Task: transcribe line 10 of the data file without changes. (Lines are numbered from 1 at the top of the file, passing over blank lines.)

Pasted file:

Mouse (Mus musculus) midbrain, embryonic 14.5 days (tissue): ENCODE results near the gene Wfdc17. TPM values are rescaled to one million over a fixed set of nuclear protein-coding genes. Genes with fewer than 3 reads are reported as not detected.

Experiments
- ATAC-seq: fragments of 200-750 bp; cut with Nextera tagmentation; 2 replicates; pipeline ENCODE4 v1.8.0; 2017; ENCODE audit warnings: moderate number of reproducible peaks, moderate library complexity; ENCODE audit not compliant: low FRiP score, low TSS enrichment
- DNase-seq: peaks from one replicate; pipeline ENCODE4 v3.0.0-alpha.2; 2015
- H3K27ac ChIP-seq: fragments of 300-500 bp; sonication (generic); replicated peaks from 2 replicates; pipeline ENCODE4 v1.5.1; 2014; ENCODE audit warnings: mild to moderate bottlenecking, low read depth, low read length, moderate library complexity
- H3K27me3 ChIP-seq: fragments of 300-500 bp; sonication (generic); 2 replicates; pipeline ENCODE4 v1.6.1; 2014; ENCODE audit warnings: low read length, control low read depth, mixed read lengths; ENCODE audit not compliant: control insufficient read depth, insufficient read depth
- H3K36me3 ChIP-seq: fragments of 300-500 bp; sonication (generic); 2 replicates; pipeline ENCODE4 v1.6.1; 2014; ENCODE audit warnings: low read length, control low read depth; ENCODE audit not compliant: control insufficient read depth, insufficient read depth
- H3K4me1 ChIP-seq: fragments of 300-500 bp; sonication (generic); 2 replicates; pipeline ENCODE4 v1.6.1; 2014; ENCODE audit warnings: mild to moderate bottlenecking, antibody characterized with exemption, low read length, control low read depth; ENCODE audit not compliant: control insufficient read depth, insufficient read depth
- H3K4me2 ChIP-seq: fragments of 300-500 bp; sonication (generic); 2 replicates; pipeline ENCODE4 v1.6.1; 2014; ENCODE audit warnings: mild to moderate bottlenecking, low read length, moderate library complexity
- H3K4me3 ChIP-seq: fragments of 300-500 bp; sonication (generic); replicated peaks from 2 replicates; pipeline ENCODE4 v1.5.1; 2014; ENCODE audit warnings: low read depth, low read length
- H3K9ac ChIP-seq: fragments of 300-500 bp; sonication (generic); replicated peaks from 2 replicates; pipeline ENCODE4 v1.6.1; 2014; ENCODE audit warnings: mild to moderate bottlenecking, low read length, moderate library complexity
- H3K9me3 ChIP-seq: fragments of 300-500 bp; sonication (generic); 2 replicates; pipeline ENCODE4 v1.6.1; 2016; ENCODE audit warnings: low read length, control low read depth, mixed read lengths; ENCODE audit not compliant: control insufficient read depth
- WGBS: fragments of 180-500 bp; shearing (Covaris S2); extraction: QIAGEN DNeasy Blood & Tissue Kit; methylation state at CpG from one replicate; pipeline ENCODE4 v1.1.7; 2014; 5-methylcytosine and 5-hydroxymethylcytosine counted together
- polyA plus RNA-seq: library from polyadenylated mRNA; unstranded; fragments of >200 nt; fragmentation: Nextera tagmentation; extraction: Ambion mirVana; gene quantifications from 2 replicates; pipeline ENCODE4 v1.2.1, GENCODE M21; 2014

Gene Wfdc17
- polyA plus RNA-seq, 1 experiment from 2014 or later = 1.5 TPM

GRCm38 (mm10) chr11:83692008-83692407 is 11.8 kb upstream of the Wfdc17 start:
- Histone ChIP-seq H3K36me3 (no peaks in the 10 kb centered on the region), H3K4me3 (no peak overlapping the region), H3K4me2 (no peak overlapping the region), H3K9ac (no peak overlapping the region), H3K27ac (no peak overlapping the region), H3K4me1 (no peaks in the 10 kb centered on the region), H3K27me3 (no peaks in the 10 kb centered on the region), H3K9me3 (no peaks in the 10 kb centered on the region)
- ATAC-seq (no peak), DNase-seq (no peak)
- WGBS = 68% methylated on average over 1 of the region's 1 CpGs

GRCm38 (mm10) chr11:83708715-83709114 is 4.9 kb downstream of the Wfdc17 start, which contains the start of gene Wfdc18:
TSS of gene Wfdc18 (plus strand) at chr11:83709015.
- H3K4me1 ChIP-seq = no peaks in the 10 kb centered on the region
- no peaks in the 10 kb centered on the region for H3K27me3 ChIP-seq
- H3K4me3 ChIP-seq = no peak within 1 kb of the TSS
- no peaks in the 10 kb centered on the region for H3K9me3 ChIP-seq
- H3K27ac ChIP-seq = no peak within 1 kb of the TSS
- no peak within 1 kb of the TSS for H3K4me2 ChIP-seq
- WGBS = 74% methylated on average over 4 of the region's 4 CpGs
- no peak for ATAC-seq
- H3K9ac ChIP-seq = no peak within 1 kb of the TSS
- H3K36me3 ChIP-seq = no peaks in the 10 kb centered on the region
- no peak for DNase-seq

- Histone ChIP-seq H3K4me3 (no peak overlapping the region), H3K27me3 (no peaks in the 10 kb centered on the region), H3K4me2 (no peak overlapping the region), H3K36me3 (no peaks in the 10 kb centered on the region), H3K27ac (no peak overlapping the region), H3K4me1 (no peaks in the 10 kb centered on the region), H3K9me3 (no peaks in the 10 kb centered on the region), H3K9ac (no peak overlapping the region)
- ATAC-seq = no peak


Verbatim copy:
- H3K4me3 ChIP-seq: fragments of 300-500 bp; sonication (generic); replicated peaks from 2 replicates; pipeline ENCODE4 v1.5.1; 2014; ENCODE audit warnings: low read depth, low read length